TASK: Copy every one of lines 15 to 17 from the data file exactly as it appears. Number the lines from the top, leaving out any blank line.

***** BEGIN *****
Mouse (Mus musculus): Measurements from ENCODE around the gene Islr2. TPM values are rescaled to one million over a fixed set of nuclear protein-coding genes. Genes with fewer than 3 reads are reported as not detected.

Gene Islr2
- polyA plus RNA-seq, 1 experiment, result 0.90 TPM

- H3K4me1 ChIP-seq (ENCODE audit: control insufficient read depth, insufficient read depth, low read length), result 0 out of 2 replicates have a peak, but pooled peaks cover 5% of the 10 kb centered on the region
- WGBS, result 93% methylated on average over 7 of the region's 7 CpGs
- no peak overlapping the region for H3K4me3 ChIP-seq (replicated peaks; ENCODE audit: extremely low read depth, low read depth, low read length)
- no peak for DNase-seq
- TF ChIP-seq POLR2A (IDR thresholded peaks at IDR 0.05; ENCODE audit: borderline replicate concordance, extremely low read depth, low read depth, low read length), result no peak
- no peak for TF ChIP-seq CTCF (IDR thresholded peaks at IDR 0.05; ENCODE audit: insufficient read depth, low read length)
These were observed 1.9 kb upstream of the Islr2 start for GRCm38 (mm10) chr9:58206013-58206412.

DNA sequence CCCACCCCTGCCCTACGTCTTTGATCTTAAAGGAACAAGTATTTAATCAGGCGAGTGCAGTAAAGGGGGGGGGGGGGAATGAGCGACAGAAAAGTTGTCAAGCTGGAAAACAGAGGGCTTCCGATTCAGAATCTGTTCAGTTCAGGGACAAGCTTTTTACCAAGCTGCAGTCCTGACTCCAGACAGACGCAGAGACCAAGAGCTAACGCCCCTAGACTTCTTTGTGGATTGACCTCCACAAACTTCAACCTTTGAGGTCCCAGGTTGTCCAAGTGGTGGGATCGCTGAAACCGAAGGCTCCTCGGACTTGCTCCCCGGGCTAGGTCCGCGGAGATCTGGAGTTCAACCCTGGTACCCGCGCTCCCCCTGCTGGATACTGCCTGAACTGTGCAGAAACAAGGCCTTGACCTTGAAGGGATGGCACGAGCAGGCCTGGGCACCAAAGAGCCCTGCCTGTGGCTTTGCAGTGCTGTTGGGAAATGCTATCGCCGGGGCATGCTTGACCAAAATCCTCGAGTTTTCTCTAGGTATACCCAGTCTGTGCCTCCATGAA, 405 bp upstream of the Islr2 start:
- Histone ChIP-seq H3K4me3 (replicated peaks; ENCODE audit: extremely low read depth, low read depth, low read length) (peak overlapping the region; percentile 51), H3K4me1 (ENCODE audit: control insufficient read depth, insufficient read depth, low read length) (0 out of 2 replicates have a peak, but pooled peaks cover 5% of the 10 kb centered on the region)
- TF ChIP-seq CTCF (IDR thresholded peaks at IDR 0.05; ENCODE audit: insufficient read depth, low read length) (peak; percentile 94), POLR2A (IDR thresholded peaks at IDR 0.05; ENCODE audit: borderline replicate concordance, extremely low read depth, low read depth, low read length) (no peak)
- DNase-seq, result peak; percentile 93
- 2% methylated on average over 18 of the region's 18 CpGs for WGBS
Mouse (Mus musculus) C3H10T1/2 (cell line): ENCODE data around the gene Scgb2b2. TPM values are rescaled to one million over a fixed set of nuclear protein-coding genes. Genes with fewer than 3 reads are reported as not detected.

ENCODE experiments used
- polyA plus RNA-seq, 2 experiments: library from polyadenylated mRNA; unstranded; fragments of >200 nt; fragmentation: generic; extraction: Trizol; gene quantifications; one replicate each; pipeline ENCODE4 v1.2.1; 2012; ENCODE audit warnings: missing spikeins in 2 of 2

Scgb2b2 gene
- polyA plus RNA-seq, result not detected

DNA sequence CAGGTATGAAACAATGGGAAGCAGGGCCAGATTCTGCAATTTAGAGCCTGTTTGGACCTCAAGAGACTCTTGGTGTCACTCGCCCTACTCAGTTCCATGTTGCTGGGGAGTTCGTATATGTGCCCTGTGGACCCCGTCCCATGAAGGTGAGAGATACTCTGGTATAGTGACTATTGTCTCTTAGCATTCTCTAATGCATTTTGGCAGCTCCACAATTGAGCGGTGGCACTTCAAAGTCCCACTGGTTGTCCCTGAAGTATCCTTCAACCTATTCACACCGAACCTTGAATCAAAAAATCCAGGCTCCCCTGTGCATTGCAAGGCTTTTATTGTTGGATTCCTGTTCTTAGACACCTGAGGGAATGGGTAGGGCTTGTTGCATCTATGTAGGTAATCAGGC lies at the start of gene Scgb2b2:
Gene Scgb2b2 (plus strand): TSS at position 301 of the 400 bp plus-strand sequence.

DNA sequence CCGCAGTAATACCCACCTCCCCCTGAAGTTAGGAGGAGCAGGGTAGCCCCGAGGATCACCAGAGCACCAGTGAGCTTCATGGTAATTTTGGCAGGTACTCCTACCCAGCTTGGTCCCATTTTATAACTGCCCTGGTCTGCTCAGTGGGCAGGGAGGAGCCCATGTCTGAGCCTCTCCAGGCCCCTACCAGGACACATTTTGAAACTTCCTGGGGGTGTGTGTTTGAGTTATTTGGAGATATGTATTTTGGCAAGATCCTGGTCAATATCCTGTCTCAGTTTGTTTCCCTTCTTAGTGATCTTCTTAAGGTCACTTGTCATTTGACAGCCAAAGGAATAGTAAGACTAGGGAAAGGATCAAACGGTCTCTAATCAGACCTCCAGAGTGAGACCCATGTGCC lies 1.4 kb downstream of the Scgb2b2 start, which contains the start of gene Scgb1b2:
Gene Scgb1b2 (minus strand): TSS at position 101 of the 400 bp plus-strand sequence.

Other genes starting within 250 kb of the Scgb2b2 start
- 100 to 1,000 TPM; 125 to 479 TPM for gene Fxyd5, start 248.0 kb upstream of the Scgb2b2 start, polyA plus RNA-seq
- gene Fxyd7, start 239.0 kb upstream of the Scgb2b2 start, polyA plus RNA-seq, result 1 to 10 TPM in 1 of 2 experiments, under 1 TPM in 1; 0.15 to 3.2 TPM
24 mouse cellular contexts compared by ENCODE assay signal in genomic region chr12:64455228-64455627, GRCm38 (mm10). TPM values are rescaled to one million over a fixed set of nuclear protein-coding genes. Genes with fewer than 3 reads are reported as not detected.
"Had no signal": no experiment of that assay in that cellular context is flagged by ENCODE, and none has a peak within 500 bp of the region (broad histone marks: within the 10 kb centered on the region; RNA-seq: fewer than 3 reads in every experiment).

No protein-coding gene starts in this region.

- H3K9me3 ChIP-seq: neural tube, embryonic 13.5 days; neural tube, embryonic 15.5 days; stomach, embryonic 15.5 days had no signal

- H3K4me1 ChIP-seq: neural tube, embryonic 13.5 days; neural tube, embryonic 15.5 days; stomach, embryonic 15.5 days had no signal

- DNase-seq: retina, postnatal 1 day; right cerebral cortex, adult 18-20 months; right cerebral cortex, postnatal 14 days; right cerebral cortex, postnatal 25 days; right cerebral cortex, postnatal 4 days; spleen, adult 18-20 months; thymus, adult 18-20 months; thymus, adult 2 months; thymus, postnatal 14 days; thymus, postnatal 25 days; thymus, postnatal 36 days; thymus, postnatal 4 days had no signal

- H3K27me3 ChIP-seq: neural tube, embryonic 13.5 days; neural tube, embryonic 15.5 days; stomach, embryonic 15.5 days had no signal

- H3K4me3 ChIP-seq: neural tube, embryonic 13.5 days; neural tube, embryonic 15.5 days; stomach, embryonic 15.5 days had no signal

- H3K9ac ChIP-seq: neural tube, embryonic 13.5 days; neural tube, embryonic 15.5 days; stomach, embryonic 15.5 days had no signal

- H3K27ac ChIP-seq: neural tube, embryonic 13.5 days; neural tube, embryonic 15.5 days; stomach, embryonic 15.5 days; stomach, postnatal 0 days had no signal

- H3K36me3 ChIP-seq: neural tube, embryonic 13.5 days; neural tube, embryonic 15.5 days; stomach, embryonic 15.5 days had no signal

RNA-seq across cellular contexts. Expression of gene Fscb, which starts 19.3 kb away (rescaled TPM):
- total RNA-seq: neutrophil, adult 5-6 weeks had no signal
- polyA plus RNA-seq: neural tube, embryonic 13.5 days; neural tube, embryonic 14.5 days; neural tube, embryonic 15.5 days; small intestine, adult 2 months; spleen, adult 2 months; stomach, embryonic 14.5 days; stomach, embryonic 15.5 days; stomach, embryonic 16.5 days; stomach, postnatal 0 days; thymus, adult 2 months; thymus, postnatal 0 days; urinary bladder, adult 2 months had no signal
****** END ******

- 2% methylated on average over 18 of the region's 18 CpGs for WGBS
Mouse (Mus musculus) C3H10T1/2 (cell line): ENCODE data around the gene Scgb2b2. TPM values are rescaled to one million over a fixed set of nuclear protein-coding genes. Genes with fewer than 3 reads are reported as not detected.

ENCODE experiments used